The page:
Terry Harber: Poet. Advocate. Dreamer. Mother. Born Oct. 3, 1946, in Sarnia; died April 13, 2021, in Toronto, of medical assistance in dying; aged 74.
Her name was Marie Therese, but she went by Terry – a deal between her Anglo father and French-Canadian mother.
The compass of her heart often led Terry down the road less travelled. She was a bit of a rebel, a hippie, a poet, a social worker, a single mother, a sister, a lover and a wife (more than once). Terry was a dreamer and a creative soul, who had a fascination with words and cunning ways to weave them together.
Terry was an advocate for those less fortunate than herself – a habit she began at an early age when she took her father’s winter coat (unbeknownst to him) and delivered it a few neighbourhoods away to a new student in class whose family was wanting.
As a young single mother, she kept a “magic” hat high up in her bedroom cupboard: When it was all just too much for her young daughter Erica, Terry would reach into the hat. If the girl’s ailment was genuine, just like magic, a small treat would appear.
Terry believed in second chances. When Erica failed a test in her final year of high school, Terry celebrated with a Champagne dinner. The teen was utterly confused as to why her mother was celebrating failure. To which she replied, “You failed and survived. That is cause for celebration.”
This is why so many who crossed paths with Terry loved her so. She always had an ear available to listen and she flourished in her social service work over the years in Montreal, Victoria and Toronto. Whether she was working with seniors or refugees, doing theatre with street youth or organizing a choir for homeless men, she always knew how to make people feel seen and remind them of their potential.
Terry also had a propensity to exaggerate – a lot. Which left her friends and family wondering which of her magnificent tales of life in Montreal in the late 1960s were true. Did she hang out in a café drafting poems with a bunch of writers, including Leonard Cohen? Did she really tell Jimi Hendrix off because he told her all youth should try drugs and she had seen the negative impacts on the kids she did theatre with? And did she dance – just that once – with Prince Charles at a navy soiree? Who can say? It would have been possible. Without a doubt they made great stories.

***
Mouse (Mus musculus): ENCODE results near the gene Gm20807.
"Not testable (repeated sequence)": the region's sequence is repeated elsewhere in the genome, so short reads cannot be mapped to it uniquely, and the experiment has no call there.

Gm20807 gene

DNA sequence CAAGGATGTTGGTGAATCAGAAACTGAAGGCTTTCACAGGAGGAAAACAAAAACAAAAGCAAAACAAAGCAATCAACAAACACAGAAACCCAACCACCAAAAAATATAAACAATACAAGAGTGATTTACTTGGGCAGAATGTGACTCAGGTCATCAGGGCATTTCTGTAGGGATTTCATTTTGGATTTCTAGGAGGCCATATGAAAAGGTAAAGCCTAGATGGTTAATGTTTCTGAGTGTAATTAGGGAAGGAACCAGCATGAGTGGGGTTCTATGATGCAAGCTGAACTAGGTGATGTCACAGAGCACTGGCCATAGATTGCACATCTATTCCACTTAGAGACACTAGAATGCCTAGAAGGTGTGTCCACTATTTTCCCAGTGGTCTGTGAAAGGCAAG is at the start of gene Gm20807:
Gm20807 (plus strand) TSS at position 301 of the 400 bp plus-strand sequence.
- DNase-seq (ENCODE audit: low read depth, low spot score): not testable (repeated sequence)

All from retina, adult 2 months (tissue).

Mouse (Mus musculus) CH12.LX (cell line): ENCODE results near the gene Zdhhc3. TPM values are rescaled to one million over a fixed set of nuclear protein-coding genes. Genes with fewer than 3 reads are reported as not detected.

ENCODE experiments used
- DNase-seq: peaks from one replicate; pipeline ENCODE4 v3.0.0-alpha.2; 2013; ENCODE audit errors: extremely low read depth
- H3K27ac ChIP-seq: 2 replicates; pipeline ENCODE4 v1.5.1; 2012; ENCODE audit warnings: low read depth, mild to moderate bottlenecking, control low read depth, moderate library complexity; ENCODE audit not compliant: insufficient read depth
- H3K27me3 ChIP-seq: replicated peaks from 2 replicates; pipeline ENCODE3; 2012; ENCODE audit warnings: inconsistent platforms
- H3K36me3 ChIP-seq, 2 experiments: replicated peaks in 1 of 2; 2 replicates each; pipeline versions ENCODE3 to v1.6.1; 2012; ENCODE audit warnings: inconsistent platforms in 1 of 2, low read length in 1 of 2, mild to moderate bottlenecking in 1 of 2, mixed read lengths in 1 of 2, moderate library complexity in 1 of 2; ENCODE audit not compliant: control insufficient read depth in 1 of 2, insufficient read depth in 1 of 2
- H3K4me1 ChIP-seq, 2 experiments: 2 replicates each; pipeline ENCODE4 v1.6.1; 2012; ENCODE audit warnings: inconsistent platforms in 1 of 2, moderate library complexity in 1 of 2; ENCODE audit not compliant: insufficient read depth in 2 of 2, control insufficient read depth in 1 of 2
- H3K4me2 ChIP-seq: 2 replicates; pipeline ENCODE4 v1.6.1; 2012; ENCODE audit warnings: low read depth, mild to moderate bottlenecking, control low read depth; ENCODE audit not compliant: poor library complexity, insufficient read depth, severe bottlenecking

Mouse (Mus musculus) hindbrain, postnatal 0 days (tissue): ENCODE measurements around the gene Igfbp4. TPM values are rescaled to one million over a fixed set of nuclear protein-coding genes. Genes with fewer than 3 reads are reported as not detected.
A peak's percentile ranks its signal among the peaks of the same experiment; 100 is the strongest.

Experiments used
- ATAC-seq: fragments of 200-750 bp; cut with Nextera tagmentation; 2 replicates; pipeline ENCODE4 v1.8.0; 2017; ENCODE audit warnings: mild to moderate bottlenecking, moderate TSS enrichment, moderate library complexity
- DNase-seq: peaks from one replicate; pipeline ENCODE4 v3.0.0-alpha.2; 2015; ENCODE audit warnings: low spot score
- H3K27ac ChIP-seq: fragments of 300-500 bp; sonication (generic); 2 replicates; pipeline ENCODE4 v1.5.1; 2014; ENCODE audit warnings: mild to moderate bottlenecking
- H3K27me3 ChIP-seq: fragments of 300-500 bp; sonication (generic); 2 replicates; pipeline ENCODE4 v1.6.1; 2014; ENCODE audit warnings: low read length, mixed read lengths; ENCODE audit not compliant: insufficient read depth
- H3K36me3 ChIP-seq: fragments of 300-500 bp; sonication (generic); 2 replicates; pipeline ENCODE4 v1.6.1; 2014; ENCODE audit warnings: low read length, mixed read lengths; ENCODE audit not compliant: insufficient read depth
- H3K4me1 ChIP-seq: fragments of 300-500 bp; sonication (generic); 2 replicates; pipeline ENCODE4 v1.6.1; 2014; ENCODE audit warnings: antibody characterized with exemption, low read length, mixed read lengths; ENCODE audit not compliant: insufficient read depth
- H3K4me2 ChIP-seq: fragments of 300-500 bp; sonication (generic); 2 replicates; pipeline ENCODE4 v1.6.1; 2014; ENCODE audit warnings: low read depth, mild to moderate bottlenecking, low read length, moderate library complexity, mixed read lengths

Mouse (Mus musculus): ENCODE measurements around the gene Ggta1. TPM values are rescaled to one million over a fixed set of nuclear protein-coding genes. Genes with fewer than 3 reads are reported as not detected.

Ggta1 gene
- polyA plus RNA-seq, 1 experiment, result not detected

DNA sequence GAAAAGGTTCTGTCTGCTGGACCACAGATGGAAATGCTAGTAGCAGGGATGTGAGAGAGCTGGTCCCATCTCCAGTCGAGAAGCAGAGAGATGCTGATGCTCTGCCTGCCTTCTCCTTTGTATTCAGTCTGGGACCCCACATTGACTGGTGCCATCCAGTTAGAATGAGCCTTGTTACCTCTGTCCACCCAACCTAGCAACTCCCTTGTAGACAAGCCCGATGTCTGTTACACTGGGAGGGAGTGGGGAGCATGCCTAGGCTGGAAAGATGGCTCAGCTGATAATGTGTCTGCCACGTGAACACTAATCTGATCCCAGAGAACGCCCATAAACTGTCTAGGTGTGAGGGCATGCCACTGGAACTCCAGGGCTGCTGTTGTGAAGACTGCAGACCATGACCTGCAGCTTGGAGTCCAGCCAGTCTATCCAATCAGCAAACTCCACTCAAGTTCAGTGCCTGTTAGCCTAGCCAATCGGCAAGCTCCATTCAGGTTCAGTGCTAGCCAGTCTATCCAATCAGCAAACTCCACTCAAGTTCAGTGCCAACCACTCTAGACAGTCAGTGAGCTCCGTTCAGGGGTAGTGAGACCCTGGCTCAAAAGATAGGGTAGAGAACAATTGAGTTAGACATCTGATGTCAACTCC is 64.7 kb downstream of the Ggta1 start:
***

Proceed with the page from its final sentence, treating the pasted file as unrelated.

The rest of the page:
Later in life, the challenges her body had given her most of her life became less tenable. Her long-standing essential tremour accelerated beyond the point of medical intervention, which meant she could do very little with her hands. As chronic pain spread and worsened, Terry’s mobility – and, subsequently, social engagement – decreased significantly. In the last year-and-a-half of her life, as COVID-19 drove us all apart, yet another neurological condition began to eat away at her nerves making her bedbound, in unbearable pain and in need of constant care.
Thankfully she maintained just enough rebel strength to finish her book of poetry and qualify for medical assistance in dying. Terry took her power back; the same power she had so generously inspired in others her whole life.
On the day she left, Erica brought a top hat and a bouquet of handmade paper butterflies to the hospital. While Terry mustered all the courage she had in her to leave this life and those she loved, her daughter hoped the hat would bring her all the magic that she needed for her next journey.
Terry left her family and friends with more than enough magic to carry on.
Erica May is Terry’s daughter.
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